Review 2004, their stimuli with 6, 12, and 24
elements
all have a
Wload of about
0.30, and their stimuli with 48
elements have a higher
Wload of about
0.40.
Furthermore, perturbed Glass patterns are predicted to follow the
formula
W=(R1)/n in which, this time,
R is the number of
still intact dipoles. This prediction finds support in the empirical
study by Maloney et al. (1987) who, albeit by another reasoning,
concluded that perturbed Glass patterns follow the formula
R/n which, for
large
R,
is virtually the same as the formula given by the holographic approach.
Hence, also perturbed symmetry and perturbed Glass patterns are about
equally good.
Whereas symmetry and Glass patterns degrade gracefully, it seems that
repetition is destroyed perceptually much more easily. The holographic
approach predicts that the detectability of perturbed repetition
depends on the location of the perturbations, and some evidence for
this can be found in
Psychological
Review 2004.
Moreover, in the literature, it had been noted that humans seem
to overestimate the degree of symmetry in a pattern. Freyd and Tversky
(1984) investigated this phenomenon by means of triadic comparisons as
in the following figure.


Triadic
comparison of a pedestal imperfect symmetry (at the top) with a
slightly more symmetrical target (bottomleft) and a slightly less
symmetrical target (bottomright).
Task: Judge which of the two targets is more
similar to the pedestal.

Freyd and Tversky found that, when pedestal and targets had a
relatively high level of symmetry, subjects tended to choose the more
symmetrical target (a symmetry effect), but when pedestal and targets
had a relatively low level of symmetry, subjects
tended to choose the less symmetrical target (an asymmetry
effect).
The holographic approach predicts that the overall level
of symmetry indeed plays a role but it predicts moreover that,
also at a constant overall level of symmetry, both symmetry effects and
asymmetry effects may occur. According to the holographic approach,
these effects are not caused by an incorrect assessment (overestimation
or underestimation) of the amount of symmetry in a pattern, but by
a correct assessment of the symmetrytonoise ratio in a pattern. This
has been confirmed by
Csathó et
al. (2004) who used the
same triadic
comparison paradigm but with more detailed stimulus conditions.
Weber's law?
The WeberFechner law, or Weber's law (as Fechner, 1860, coined it when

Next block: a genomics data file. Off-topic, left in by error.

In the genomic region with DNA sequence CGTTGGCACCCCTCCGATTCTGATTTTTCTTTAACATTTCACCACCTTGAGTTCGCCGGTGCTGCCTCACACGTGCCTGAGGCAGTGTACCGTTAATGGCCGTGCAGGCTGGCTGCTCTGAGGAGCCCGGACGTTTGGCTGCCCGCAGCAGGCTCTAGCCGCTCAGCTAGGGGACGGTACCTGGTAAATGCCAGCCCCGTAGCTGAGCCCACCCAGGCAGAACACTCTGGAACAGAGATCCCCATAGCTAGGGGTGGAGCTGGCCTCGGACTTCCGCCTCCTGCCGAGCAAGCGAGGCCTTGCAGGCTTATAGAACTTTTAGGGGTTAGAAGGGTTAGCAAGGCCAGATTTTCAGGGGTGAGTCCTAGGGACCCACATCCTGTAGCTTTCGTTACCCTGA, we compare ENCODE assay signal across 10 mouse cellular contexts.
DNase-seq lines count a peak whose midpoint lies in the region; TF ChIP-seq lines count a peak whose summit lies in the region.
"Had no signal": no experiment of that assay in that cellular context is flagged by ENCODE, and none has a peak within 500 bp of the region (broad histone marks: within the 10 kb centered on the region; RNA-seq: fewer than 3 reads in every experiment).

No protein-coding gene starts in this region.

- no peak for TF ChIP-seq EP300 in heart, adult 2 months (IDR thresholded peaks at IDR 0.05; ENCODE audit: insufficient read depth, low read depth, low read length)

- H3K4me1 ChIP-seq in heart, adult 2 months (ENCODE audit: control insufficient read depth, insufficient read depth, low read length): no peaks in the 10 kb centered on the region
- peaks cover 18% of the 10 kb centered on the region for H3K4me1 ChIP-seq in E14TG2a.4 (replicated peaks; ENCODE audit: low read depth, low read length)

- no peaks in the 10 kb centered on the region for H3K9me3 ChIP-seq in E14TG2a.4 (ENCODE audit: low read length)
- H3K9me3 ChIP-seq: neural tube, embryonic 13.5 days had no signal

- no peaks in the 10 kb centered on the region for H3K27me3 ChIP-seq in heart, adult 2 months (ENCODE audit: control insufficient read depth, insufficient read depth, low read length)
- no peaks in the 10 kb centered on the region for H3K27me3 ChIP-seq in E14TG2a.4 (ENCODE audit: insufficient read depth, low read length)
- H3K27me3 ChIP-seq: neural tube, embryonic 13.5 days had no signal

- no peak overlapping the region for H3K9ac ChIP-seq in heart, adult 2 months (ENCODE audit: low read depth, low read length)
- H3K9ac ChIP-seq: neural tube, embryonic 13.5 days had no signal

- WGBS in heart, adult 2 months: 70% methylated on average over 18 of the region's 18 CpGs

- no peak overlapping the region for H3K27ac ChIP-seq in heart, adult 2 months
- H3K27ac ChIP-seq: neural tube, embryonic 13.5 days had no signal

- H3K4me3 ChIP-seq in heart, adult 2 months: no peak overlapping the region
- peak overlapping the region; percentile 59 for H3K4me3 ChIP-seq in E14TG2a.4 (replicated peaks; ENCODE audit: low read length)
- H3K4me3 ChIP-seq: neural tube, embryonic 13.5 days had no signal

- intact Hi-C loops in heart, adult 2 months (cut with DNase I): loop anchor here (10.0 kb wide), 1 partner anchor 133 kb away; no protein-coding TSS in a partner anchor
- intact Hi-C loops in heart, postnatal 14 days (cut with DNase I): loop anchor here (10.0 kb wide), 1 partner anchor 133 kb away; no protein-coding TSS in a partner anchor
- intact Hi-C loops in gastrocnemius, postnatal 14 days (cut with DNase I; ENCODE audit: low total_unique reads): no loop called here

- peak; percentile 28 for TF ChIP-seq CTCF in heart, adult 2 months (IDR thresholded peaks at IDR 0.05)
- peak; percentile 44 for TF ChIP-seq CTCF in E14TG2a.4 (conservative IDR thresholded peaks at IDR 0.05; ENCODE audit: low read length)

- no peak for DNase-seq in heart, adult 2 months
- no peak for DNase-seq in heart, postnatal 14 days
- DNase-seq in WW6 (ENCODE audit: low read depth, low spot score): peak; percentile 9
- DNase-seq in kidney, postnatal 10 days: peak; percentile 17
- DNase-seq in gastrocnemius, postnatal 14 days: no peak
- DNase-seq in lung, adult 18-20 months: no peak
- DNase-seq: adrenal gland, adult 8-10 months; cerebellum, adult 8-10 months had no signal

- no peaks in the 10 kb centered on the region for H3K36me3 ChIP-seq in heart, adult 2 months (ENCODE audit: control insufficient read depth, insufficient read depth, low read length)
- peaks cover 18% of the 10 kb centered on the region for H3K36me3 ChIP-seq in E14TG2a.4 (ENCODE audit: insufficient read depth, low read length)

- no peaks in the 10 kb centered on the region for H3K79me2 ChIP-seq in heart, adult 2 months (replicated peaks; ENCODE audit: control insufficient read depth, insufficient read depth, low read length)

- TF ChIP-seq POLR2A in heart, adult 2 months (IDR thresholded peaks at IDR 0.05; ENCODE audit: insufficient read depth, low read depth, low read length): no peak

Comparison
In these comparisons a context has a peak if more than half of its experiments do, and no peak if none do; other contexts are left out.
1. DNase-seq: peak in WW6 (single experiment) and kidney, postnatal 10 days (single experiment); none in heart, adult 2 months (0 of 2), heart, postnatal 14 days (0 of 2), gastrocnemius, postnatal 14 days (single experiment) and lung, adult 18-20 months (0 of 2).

elaborating Weber's, 1834, work), is a classical psychophysical law. It
usually applies to firstorder structures like length, weight, or
pitch, and it holds that just noticeable differences in a signal vary
in proportion to the strength of the signal. Symmetry, however, is a
higherorder structure which relies on structural relationships
between elements in a stimulus. A relevant question therefore is
whether symmetry in the presence of noise also follows Weber's law.
The answer is: if one excludes extremely weak or strong symmetry
signals (for which Weber's law is known to hold poorly) then one could
maintain that Weber's law holds, but the holographic approach provides
a law which, then, fits equally well, and which, moreover, accounts for
the obvious floor and ceiling effects for extremely weak or strong
symmetry signals. The holographic law deviates from Weber's law in that
it implies that, in the middle range of noise proportions, the
sensitivity to variations in regularitytonoise ratio (which is the
signal to be considered) is disproportionally higher than in both outer
ranges. Details can be found in
Attention, Perception, &
Psychophysics 2010, but the following gives a
gist.
Weber's law, on the one hand, is d
p=
k*d
S/S, with signal
strength
S
and percept strength
p,
and with constant
k
to be determined experimentally. Integration of this differential
equation yields
p=
k*ln(
S)+
C, where ln is the
natural logarithm, and
C
another constant to be determined experimentally. The holographic
approach, on the other hand, implies that, for a noisy symmetry with
R intact symmetry
pairs and
N
noise elements, the
total number of elements is
n=2
R+N, so that the
holographic
weightofevidence
W=R/n
can be rewritten into
W=1/(2+
N/R). This
suggests that the regularitytonoise ratio
R/N defines the
strength of
the signal (
S)
to be considered, so that the holographic law is given by
p=g/(2+1
/S),
with constant
g
to be determined experimentally. The following figure shows best fits
of Weber's law
p=k*ln
(S)+C and the
holographic law
p=g/(2+1
/S) to Barlow
& Reeves' (1979) data.
Weber's
law 

Holographic
law 






Both laws yield a goodnessoffit of
R^{2}=0.96,
but notice that the holographic law does so more parsimoneously, that
is, with only one free parameter (
g)
instead of two free parameters (
k
and
C) as
in Weber's law. Above all, notice that the qualitative Sshape in the
data (revealing floor and ceiling effects) is captured by the
holographic law, whereas it is not captured by Weber's law. In fact,
the fits above were lenient to Weber's law: because the real first and
last data points cannot be fitted in this logscale, they were replaced
by points obtained via linear interpolation between the real first and
last pairs of data points — choosing these points closer to the real
first and last data points drops the fit for Weber's law below
R^{2}=0.70,
whereas the fit for the holographic law remains
R^{2}=0.96.
Hierarchy effects
Corballis
and Roldan (1974) found that repetition and symmetry are
about equally well detectable if the repetition repeats and the
symmetry halves contain additional regularity (they compared the
repetition << with the symmetry <>). This
agrees with the holographic approach in which the coding model of
SIT
is used to assess whether a global regularity and a local regularity
form a hierarchically compatible combination. Due to the different
holographic structures of repetition (block structure) and symmetry
(point structure), hierarchically compatible local regularity counts in
each repeat of a global repetition but it counts only once in a global
symmetry.
Hence, as supported by Corballis and Roldan's finding,
repetition is predicted to benefit more from local regularity than
symmetry does. Furthermore, for the detectability of seven different
combinations of a global and local symmetries, Nucci and
Wagemans (2007) found a correlation of
R^{2}=0.88
with the predictions by the holographic
approach.
Moreover, Olivers et al. (2004) investigated the detectability of
symmetry in dipole stimuli which, schematically, looked like: